Saturday, June 24, 2006

Alan Moore vs the Copyright fairies

While we're considering pop culture and IT law (great stuff for a GikII paper here!) the IPKat reports that Alan Moore, father of the graphic novel is potentially running into trouble with his latest project,a graphic novel called Lost Girls which is "a meeting between Wendy (of Peter Pan), Alice (of Alice in Wonderland) and Dorothy of The Wizard of Oz) once they have grown up". It is also allegedly "erotic fiction at its finest". Hmm. As every IP lawyer knows of course, there is a specific exception in UK copyright law (s.300 of the CDPA )which grants perpetual copyright in J M Barrie's Peter Pan, which goes to the Great Ormond Street Hospital by virtue of a legacy to the hospital in Barrie's will. And the hospital are apparently deeply unhappy with being connected with this project and its possible paedophilic implications, and may seek to have publication banned in the UK and Europe.

The IPKat suggests that "the hospital [has after 2007] a right to royalties, not the full rights of a copyright owner. This would mean that the hospital could make money from the novel, but not that it could stop its distribution." Others suggest the whole idea of perpetual copyright, even as a pleasing anomaly given the storyline of Peter Pan , should be abolished. Alan Moore himself is no stranger to copyright fights: the tangled tale of Marvelman, Miracleman, Moore, DC, and Gaiman et al is too confusing to even begin to tell here. Moore, after various disputes, has also refused to allow film adapations of any of his works to which he still owns full copyright and has removed his name from adaptations he cannot control, even where they have been critically well received as with the recent V for Vendetta. He is a formidable adversary in respect of his work, and it will be interesting to see where this dispute goes next.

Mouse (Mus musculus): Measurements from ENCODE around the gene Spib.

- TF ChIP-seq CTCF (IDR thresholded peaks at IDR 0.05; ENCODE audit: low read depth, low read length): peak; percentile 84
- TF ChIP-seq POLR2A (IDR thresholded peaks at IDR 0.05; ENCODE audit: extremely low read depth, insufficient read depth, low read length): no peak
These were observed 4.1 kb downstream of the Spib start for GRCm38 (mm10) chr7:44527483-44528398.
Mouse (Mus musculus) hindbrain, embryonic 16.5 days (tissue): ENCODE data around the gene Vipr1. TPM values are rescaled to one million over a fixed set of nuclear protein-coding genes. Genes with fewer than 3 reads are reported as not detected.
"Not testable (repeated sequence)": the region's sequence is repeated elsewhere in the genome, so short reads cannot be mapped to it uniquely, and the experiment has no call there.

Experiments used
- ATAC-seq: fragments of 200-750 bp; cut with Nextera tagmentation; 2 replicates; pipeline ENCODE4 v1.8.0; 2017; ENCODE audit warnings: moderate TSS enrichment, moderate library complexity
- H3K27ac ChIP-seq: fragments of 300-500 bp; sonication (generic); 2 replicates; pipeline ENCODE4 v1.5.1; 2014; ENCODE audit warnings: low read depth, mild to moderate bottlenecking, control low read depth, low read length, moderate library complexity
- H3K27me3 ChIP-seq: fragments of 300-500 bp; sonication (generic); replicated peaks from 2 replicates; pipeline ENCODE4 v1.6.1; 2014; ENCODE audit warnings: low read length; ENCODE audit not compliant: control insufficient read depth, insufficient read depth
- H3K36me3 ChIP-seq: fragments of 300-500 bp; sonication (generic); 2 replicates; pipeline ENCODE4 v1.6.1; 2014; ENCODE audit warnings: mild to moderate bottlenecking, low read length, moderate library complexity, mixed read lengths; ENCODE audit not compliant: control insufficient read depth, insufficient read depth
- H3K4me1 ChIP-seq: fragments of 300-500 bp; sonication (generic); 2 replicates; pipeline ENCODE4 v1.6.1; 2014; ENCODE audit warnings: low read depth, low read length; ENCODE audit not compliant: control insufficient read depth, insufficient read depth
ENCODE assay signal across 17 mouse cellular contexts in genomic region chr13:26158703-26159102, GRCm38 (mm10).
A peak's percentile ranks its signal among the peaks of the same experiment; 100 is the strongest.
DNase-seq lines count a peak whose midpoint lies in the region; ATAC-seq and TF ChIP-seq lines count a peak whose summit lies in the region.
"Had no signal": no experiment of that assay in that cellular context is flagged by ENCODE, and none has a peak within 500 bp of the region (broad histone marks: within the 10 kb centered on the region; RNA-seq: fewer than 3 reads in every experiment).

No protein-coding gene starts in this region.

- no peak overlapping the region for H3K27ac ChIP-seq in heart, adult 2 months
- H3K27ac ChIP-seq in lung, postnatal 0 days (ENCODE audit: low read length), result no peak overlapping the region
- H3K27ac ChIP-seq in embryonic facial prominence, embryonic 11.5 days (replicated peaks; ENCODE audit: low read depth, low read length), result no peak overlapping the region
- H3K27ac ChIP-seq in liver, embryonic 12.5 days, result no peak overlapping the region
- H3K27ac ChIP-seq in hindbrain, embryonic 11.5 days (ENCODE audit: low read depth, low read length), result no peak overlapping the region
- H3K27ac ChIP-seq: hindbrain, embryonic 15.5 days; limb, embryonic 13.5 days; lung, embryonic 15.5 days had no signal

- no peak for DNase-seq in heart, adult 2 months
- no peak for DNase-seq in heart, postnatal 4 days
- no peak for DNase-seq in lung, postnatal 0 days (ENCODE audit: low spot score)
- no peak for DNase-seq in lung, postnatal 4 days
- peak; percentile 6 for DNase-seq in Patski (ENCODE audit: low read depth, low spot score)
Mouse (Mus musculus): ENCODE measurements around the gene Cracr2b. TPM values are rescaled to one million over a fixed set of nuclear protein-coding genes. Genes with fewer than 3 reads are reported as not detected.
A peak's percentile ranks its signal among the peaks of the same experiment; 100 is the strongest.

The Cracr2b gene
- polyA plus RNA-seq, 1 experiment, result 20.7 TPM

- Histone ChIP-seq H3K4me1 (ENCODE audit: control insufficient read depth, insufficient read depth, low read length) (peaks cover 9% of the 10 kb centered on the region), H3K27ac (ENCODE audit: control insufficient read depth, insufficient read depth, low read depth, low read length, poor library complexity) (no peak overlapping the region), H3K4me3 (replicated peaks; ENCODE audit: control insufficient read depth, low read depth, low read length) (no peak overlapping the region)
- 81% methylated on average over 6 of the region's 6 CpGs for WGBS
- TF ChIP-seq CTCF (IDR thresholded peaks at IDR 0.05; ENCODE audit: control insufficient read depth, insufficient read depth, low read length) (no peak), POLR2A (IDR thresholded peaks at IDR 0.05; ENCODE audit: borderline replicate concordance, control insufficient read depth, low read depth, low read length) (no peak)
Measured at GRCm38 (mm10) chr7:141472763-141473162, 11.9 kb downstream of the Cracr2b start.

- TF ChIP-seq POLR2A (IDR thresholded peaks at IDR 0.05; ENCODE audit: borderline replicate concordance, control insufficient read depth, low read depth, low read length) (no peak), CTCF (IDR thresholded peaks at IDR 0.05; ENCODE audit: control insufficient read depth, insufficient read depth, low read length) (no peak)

No comments: